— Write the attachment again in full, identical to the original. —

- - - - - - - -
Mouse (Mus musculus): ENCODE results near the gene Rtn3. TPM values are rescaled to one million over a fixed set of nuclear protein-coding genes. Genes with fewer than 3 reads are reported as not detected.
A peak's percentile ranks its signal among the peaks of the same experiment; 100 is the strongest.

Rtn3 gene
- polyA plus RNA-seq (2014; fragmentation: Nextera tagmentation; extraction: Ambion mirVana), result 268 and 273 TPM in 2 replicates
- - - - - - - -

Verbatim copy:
Mouse (Mus musculus): ENCODE results near the gene Rtn3. TPM values are rescaled to one million over a fixed set of nuclear protein-coding genes. Genes with fewer than 3 reads are reported as not detected.
A peak's percentile ranks its signal among the peaks of the same experiment; 100 is the strongest.

Rtn3 gene
- polyA plus RNA-seq (2014; fragmentation: Nextera tagmentation; extraction: Ambion mirVana), result 268 and 273 TPM in 2 replicates